If Krypton of Superman: The Movie could get away with the improbable and impractical architecture of crystal pillars, it's because you only spend enough time in it to see Krypton have a very bad 24 hours or so condensed to about twenty minutes of screentime.  But seeing characters standing around dressed in gray, in gray rooms...  Someone, anyone, would presumably come up with a splash of color.  Whatever effect they were going for - it just winds up feeling all the same.  Like everything on the show.

There's an ad that runs every commercial break for J├Ągermeister that genuinely looks like what they were going for - but is much better conceived when it comes to world building. How does that happen?
I've decided to quit watching the show.  It's not good.  In fact, it's very bad.

None of it matters.  Superman will be fine.  Krypton will explode.  Kandor (where this takes place) will be heisted.  Sig-El will give birth to Jor-El.

Because everyone is constantly in a frothing tizzy and upset but can't take action or the show would end, it's all the same tone all the time.  Everyone is always very cross and will very much have an argument where they take turns bellowing their lines.   Because there are only so many main characters, you get the feeling ten minutes around a conference table would solve literally everything, even with bellowing.  It's all very soapy and self-serious and kinda lame.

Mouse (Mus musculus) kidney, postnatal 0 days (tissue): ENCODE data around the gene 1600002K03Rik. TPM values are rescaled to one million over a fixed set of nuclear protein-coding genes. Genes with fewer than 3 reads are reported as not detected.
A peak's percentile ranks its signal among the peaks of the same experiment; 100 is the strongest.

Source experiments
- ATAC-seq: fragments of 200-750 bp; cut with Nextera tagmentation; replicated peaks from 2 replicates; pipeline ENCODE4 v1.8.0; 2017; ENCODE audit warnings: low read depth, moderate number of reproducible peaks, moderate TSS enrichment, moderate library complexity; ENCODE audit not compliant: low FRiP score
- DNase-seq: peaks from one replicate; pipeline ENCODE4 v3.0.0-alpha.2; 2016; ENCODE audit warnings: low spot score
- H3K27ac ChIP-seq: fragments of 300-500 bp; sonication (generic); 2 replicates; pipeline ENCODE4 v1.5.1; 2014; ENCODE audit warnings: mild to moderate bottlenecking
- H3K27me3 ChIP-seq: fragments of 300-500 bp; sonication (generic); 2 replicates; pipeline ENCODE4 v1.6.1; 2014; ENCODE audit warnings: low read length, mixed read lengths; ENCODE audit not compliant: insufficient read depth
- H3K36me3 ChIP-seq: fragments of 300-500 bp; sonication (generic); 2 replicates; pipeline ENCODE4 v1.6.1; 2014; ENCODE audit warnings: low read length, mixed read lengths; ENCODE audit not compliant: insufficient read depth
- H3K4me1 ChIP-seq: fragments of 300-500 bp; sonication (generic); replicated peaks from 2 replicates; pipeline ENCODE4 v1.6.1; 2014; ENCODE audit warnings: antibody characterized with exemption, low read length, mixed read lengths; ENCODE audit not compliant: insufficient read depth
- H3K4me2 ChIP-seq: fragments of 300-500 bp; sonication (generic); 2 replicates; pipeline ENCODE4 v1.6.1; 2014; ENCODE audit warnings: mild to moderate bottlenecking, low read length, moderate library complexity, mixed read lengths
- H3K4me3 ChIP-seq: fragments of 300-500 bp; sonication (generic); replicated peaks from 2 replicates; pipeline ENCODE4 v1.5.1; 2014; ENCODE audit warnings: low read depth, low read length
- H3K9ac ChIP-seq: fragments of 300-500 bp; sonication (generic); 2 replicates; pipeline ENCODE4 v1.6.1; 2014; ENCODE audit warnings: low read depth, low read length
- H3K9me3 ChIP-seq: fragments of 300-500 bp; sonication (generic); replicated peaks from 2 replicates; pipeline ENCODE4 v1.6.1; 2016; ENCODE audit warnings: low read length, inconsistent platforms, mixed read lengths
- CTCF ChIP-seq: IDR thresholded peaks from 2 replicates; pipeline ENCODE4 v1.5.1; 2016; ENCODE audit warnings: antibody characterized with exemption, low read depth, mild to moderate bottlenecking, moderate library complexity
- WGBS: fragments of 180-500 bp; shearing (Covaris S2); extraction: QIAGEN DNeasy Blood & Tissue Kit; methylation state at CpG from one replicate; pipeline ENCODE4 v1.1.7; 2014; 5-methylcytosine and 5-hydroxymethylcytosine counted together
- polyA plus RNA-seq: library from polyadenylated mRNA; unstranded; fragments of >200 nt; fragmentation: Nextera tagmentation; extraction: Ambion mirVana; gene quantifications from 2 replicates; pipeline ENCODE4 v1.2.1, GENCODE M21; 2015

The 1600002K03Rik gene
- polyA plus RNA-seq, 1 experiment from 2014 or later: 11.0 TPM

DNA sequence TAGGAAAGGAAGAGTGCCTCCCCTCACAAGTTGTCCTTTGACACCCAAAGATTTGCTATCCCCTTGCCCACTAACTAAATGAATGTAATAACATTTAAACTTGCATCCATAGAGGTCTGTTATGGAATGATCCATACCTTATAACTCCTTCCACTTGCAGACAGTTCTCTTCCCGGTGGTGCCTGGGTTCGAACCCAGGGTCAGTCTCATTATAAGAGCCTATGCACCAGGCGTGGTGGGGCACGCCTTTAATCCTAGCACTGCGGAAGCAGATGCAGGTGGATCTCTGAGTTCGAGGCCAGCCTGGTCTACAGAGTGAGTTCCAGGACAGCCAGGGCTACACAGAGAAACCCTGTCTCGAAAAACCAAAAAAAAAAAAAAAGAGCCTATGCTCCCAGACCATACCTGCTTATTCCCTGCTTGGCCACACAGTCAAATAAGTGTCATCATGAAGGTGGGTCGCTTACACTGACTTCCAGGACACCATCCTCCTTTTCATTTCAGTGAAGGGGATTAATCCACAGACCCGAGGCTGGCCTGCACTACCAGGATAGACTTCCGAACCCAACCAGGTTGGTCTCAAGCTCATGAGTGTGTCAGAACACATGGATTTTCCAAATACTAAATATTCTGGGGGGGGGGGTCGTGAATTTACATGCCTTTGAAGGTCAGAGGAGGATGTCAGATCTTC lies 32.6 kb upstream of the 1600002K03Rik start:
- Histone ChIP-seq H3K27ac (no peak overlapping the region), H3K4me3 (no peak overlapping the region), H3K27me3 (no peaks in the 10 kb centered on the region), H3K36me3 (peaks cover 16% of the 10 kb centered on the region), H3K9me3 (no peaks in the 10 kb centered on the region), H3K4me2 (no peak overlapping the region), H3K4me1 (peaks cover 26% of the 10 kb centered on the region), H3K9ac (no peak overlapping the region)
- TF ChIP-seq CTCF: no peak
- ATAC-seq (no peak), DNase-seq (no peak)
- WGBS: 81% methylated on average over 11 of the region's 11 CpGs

I'm not sure The Flash or Supergirl are actually good shows anymore, but I feel like they're trying  Krypton just feels like a whole lot of people cashing a check by being Superman's distant relative.

The thing is - there's always someone who just gets into this sort of thing because it's on and somehow, something in the show speaks to them.  In the era before TV was actually really pretty good and there was too much to watch, hey, I watched that Kevin Sorbo space show if it was on.  Or Cleopatra 2525 (Gina Torres, y'all).  Nightman (which was unintentionally hilarious).  I once watched The Crow TV show.  There was so much of this bad stuff.

But, if you're going to make time for a comic book TV show that has nothing to do with the comics, just watch Legion.

*and if those are the highlights - may I suggest just making a dang 'ol Superman show